P.C. Rossin College of
Engineering and Applied Science

Experts around the globe are in a race to learn why nano-silica acts as a synergist in rubber-toughened epoxies. interest is understandable, given the new applications for structural adhesives.

Aston martin, whose high-end cars are favored by James Bond, recently switched from welding to adhesive bonding to join the major components in its new DB9 sports car. lotus is using structural adhesives with mechanical fastening techniques on its upcoming 2+2 sports car. The Ford F-150 pickup truck uses new crash-durable adhesives.

High-strength adhesives have been used in aircraft, says Ray pearson, who directs lehigh’s Center for polymer Science and Engineering. But they were not suited for autos until recently because they were brittle in crash situations.

A breakthrough came when a modifi ed epoxy that creates soft, micron-size toughening particles was combined with hard silica particles a few nanometers in size. adding the well-dispersed nano-silica to rubbertoughened epoxy enhanced its toughness, enabling it to resist fracturing and to dissipate mechanical energy at a crack tip.

Pearson’s group identifi es and models toughening mechanisms in epoxy resins with the goal of developing new materials that perform longer and better without breaking. The group uses a multidisciplinary approach involving chemistry, mechanics and materials science.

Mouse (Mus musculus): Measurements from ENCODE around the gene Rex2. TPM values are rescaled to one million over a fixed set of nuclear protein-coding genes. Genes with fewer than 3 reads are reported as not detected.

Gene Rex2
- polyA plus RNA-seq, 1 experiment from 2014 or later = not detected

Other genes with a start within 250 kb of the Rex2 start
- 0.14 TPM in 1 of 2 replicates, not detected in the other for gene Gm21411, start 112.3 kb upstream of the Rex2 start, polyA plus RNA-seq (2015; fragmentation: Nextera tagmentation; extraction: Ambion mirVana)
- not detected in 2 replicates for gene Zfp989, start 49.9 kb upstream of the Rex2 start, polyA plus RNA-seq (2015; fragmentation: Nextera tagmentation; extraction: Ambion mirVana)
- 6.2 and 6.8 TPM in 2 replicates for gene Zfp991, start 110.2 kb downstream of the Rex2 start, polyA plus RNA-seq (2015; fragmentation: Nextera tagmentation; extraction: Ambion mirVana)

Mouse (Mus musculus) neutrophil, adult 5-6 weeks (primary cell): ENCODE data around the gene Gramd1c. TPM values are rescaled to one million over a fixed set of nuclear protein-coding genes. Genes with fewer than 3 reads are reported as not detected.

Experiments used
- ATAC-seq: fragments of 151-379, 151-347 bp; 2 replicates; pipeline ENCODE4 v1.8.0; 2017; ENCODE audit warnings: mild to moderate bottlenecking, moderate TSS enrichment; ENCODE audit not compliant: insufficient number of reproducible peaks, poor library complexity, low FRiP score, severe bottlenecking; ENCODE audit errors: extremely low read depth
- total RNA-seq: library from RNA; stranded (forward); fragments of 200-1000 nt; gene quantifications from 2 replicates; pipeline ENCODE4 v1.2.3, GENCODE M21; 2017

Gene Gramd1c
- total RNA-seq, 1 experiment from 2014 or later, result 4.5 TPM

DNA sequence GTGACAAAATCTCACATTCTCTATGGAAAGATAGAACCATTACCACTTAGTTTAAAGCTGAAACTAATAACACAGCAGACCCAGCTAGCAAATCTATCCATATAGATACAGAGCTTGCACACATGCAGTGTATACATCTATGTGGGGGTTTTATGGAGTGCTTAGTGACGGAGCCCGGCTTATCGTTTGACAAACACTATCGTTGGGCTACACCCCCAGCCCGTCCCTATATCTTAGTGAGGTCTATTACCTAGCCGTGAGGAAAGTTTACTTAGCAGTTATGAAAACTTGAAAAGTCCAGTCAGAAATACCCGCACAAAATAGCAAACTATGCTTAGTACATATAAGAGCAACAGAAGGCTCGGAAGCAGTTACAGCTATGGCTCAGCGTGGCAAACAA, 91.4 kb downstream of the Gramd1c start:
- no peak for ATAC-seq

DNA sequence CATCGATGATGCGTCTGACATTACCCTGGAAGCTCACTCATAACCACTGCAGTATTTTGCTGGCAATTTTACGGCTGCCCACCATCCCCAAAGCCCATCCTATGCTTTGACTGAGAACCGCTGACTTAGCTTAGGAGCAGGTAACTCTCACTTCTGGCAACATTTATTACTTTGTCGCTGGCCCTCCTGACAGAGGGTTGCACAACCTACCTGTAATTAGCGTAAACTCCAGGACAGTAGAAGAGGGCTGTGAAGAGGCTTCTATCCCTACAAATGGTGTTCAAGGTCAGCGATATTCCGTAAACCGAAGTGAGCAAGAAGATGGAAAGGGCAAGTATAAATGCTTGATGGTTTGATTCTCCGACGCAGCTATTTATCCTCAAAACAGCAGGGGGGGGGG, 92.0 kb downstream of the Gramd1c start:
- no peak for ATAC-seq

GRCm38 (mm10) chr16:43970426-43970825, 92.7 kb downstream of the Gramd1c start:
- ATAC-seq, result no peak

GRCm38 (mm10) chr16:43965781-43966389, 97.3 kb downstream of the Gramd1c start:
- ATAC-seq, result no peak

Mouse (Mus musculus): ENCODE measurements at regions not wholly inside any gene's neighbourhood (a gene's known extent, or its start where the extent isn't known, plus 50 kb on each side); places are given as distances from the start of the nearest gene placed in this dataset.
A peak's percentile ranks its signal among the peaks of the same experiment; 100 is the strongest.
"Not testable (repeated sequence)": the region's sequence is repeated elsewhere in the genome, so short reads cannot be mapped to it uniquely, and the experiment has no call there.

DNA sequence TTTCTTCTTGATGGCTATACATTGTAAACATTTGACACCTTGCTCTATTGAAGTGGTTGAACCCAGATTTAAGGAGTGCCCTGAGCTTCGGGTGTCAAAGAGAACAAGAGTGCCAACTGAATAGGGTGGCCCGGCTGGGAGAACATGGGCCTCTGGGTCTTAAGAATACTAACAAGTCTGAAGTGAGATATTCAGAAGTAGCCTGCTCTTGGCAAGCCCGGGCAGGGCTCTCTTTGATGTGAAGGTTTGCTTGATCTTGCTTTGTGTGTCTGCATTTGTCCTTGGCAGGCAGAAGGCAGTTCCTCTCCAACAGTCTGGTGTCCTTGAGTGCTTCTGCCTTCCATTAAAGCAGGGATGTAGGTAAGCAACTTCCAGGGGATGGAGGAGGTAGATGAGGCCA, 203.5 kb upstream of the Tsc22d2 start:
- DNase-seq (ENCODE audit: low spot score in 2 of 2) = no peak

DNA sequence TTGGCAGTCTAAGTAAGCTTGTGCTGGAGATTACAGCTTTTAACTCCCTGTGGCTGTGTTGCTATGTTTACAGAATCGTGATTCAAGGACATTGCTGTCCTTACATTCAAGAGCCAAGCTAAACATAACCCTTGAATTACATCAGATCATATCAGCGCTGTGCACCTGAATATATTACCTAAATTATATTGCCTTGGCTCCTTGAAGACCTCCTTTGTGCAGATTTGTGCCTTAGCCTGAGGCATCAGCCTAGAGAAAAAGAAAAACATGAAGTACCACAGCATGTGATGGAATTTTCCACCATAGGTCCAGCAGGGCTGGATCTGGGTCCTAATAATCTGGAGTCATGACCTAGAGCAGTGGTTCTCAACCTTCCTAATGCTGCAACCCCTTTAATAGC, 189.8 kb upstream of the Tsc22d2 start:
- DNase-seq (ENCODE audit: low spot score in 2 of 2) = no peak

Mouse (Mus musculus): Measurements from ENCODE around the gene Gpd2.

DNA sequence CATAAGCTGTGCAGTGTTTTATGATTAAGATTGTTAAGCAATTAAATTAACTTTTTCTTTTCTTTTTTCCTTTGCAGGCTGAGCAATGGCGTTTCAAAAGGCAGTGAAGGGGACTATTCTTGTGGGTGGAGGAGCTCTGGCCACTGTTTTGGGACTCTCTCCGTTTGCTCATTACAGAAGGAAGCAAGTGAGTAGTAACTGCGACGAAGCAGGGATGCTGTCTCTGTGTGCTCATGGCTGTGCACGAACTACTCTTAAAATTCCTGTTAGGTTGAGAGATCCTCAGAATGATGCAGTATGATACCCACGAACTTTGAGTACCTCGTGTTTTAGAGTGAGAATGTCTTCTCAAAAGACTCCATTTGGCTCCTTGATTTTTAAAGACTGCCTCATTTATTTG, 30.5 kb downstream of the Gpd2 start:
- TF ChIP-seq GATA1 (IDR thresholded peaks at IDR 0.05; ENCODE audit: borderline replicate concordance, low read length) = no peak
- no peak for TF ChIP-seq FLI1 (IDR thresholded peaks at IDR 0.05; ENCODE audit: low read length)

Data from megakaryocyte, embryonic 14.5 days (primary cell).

Experts used to improve epoxy toughness by adding butadiene-based copolymers or micro-fi llers like silica. pearson experiments with rubber-toughened epoxies that contain rubber particles orders of magnitude smaller than those used in conventional rubber-toughened epoxies.

Pearson attributes his success to the recent advent of triblock terpolymers-based toughening agents that selfassemble at the nanoscale. Filled epoxies containing glass beads 20 nm in size surely could not be as tough as those 2 microns in size or larger. or could they?

“Conventional wisdom, based on previous published studies, was that larger fi ller particles were more effective in toughening epoxies,” says pearson. “But we have all been surprised by the amount of toughness these nanosize fi llers can provide. moreover, just a little bit of nano-silica can cause signifi cant improvement in toughness in conventional rubber-toughened systems.”

Pearson experiments with rubber-toughened epoxies that contain 40 nm rubber particles – orders of magnitude smaller than conventional epoxies.